My third and final story from my Pulitzer Center-supported trip to Japan last year published on Monday. It was the eight-year anniversary of 3/11 and the death of my Japanese grandmother as a result of the tsunami. And I have to say that “After the Tsunami,” the essay title my editor and I settled on, was in the works for the duration of those eight years.
Those of you who’ve hung around this humble blog for a while know that I started writing about the tsunami in 2012 in a series of posts called “Tsunami Debris.” It was winter here in AK, and it had been a year since I’d deployed to Japan. I recall reading about the arrival of tsunami debris on Alaska shores, and making the mistake of reading the comments on one story in particular about the cost of removing the detritus arriving on Alaska’s remote shores. The comment was something to the effect of “make Japan pay for it.”
I was pissed. I’d lost my grandmother, seen the devastation for myself, and still left Japan without a sense of having really participated from and confused about who I was as someone of Japanese descent. So I started writing.
I never finished the posts, by which I meant that I never completely documented my deployment. But when, a year later and facing a requirement to produce several essay manuscripts for my first MFA workshop, I went back to the blog posts. There was some good stuff in there. So, I grabbed it all, mashed it up with a bunch of other fragments pulled from memory and research, and called it good. Over the course of the MFA program (three years) I resurrected the essay every year, worked on it, and then ultimately put it away in favor of other projects. Every year, I pored back over it, trying to figure out what was at its core even as I poured more material into it.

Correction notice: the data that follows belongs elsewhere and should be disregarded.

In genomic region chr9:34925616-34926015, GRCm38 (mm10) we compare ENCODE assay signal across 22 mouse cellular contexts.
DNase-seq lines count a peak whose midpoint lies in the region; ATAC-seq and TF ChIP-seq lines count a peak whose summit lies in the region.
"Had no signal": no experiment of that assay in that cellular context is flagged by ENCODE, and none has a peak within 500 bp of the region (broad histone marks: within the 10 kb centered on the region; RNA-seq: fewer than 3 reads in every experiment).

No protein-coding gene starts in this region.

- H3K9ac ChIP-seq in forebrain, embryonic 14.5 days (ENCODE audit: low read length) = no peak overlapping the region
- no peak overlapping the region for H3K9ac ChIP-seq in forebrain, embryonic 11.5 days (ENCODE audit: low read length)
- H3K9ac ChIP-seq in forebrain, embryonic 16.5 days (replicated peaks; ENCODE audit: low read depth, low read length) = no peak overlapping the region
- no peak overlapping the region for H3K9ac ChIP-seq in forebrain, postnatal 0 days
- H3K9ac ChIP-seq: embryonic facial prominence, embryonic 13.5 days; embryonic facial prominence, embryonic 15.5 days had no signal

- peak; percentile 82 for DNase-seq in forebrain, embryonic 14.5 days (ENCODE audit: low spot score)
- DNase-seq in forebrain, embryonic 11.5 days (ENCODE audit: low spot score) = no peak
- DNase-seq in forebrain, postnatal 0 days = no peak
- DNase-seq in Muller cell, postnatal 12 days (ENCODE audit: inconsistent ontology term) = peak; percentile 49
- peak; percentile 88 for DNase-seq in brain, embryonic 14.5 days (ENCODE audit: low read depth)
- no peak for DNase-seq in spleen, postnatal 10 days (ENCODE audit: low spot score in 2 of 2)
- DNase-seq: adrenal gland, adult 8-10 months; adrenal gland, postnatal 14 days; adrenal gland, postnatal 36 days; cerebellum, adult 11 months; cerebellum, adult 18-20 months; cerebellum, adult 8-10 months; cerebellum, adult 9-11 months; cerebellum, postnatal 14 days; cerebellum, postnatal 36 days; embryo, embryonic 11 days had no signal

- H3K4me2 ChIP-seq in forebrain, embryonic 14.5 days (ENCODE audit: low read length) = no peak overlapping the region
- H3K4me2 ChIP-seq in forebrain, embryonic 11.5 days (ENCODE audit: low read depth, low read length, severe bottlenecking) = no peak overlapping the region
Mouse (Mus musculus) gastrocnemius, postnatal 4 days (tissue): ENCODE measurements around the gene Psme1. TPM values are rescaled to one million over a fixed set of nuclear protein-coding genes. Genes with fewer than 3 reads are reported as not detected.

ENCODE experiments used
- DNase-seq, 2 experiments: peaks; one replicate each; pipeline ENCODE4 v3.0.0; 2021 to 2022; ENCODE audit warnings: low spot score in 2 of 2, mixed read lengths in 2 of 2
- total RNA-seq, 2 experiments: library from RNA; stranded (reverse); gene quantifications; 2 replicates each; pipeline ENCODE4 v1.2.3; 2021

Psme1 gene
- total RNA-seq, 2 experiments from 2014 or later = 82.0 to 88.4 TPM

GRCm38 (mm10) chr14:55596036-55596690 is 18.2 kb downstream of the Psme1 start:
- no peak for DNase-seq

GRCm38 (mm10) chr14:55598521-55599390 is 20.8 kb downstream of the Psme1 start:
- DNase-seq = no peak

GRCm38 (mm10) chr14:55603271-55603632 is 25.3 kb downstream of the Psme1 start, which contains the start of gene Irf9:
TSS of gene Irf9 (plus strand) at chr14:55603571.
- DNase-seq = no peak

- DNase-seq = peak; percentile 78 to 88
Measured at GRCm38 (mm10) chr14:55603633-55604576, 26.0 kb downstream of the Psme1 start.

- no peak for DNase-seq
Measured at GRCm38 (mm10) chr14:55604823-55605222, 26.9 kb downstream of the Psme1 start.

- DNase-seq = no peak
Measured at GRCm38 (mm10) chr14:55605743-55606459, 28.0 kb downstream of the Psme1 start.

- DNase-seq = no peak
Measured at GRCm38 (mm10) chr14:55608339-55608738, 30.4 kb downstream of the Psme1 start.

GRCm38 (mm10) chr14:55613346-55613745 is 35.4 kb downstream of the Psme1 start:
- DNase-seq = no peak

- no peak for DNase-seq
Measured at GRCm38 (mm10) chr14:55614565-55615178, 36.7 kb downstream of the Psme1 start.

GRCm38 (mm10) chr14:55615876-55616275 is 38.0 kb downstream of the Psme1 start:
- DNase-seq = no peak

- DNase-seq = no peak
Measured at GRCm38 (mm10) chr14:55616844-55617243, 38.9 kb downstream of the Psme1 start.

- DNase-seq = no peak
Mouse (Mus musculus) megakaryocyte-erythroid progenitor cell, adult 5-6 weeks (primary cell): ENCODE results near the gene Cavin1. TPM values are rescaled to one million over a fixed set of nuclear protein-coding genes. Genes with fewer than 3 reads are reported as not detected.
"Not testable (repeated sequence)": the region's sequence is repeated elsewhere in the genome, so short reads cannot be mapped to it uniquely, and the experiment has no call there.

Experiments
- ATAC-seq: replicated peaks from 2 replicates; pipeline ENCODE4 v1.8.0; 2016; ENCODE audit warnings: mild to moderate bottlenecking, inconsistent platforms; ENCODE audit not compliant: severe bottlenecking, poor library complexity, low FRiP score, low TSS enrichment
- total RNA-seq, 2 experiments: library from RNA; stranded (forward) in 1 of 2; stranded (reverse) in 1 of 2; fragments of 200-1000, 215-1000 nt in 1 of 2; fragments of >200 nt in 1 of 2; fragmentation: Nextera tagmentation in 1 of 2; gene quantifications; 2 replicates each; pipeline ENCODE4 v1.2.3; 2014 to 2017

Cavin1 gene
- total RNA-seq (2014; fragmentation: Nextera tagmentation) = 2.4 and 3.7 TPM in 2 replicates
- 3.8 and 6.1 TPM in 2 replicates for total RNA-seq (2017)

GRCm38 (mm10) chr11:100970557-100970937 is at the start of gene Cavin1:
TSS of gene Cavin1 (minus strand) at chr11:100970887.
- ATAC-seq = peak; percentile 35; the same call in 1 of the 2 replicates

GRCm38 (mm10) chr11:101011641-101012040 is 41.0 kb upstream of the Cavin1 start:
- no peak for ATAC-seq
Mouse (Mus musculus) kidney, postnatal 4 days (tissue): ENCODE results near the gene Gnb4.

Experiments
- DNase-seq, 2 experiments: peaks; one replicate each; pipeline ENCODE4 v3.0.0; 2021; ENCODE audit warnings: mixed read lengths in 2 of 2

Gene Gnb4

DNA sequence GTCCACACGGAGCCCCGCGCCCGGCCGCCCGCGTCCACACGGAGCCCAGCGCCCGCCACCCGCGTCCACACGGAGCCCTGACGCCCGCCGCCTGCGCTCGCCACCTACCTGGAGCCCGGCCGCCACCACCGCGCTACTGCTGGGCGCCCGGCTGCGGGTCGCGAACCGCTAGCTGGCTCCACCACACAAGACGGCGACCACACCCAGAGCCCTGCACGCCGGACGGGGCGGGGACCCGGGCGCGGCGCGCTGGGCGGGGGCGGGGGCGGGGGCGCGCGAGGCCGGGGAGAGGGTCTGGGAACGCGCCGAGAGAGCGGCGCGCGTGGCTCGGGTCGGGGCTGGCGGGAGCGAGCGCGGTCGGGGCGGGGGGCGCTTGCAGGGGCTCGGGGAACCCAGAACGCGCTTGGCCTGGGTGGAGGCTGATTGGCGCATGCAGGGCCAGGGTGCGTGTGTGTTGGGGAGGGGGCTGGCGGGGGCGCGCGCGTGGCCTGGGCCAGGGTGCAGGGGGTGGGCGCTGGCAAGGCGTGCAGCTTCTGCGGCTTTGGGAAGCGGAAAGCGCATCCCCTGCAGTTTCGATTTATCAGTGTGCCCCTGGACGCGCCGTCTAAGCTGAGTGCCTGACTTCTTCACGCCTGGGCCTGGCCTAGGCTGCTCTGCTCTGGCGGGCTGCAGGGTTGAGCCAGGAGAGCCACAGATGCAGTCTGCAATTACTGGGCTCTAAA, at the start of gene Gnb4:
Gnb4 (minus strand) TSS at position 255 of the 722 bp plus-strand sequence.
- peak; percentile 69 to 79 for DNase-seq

It was good. But something was missing. For all the research, all the memories, I felt I still didn’t understand the nature of what happened in 2011. I lacked basic facts. Like exactly what happened to my grandmother. And how the people of Tōhoku had recovered since then. I needed texture.
Landing a Pulitzer Center grant, and a pitch to re-shape “Tsunami Debris” into something that wasn’t just memories and things I found on the internet meant that I’d have the chance to go and see for myself. And that’s exactly what I did last summer.
“How was Japan?” friends asked when I got back. Never a particularly eloquent conversationalist, I instead poured the experience into the three stories I wrote. Hopefully, you see that.
Happily, “After the Tsunami” has made it out into the world enough for me to receive very kind notes from strangers, a handful of whom have encouraged me to continue to look at the 2011 Japan tsunami. So while I feel like publishing the essay put a coda on one chapter, there are more stories I want to tell. Hopefully I get a chance to do that. Thank you to everyone who’s been a part of the journey so far. Stick around.